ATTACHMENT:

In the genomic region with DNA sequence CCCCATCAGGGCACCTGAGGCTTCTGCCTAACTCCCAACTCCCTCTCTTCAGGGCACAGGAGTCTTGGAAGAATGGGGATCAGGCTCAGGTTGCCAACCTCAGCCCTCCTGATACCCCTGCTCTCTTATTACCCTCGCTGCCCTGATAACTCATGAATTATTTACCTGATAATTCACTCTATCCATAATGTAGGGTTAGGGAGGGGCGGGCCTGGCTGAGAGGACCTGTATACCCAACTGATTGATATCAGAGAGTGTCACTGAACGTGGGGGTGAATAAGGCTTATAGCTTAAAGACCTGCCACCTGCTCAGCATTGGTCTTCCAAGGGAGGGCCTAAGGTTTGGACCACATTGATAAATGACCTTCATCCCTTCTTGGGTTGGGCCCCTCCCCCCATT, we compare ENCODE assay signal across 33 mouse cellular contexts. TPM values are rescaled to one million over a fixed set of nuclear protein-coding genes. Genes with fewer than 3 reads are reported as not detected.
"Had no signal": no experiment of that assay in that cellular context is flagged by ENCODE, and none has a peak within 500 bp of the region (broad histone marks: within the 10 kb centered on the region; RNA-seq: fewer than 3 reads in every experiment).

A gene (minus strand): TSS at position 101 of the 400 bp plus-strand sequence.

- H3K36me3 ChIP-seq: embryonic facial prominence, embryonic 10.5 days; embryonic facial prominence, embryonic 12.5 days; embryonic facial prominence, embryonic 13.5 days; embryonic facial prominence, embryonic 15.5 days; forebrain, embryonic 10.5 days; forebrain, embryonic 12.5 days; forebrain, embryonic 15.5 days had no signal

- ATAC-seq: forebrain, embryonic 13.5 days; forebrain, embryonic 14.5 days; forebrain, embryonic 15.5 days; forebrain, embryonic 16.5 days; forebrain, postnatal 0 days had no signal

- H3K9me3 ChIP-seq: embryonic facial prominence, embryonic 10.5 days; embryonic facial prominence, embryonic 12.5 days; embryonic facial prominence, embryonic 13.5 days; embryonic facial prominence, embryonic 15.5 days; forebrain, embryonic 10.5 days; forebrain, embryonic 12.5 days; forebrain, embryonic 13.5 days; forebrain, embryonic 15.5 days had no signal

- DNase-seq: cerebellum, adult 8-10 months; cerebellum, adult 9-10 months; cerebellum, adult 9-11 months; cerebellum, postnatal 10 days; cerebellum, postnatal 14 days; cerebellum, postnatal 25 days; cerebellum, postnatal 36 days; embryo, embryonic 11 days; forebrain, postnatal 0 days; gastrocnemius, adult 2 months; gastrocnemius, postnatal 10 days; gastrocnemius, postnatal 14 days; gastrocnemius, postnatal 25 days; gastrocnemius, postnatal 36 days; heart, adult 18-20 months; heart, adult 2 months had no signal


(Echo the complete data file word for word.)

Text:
In the genomic region with DNA sequence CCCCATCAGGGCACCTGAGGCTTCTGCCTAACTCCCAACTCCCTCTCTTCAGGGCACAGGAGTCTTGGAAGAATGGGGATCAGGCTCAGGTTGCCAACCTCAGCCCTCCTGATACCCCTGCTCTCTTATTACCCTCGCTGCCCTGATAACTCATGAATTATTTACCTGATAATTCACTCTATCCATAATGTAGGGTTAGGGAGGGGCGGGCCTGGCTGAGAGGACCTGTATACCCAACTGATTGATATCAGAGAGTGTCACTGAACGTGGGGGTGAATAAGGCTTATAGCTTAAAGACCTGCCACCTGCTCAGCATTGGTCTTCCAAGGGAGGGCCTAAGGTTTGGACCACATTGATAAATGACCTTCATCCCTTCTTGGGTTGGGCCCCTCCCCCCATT, we compare ENCODE assay signal across 33 mouse cellular contexts. TPM values are rescaled to one million over a fixed set of nuclear protein-coding genes. Genes with fewer than 3 reads are reported as not detected.
"Had no signal": no experiment of that assay in that cellular context is flagged by ENCODE, and none has a peak within 500 bp of the region (broad histone marks: within the 10 kb centered on the region; RNA-seq: fewer than 3 reads in every experiment).

A gene (minus strand): TSS at position 101 of the 400 bp plus-strand sequence.

- H3K36me3 ChIP-seq: embryonic facial prominence, embryonic 10.5 days; embryonic facial prominence, embryonic 12.5 days; embryonic facial prominence, embryonic 13.5 days; embryonic facial prominence, embryonic 15.5 days; forebrain, embryonic 10.5 days; forebrain, embryonic 12.5 days; forebrain, embryonic 15.5 days had no signal

- ATAC-seq: forebrain, embryonic 13.5 days; forebrain, embryonic 14.5 days; forebrain, embryonic 15.5 days; forebrain, embryonic 16.5 days; forebrain, postnatal 0 days had no signal

- H3K9me3 ChIP-seq: embryonic facial prominence, embryonic 10.5 days; embryonic facial prominence, embryonic 12.5 days; embryonic facial prominence, embryonic 13.5 days; embryonic facial prominence, embryonic 15.5 days; forebrain, embryonic 10.5 days; forebrain, embryonic 12.5 days; forebrain, embryonic 13.5 days; forebrain, embryonic 15.5 days had no signal

- DNase-seq: cerebellum, adult 8-10 months; cerebellum, adult 9-10 months; cerebellum, adult 9-11 months; cerebellum, postnatal 10 days; cerebellum, postnatal 14 days; cerebellum, postnatal 25 days; cerebellum, postnatal 36 days; embryo, embryonic 11 days; forebrain, postnatal 0 days; gastrocnemius, adult 2 months; gastrocnemius, postnatal 10 days; gastrocnemius, postnatal 14 days; gastrocnemius, postnatal 25 days; gastrocnemius, postnatal 36 days; heart, adult 18-20 months; heart, adult 2 months had no signal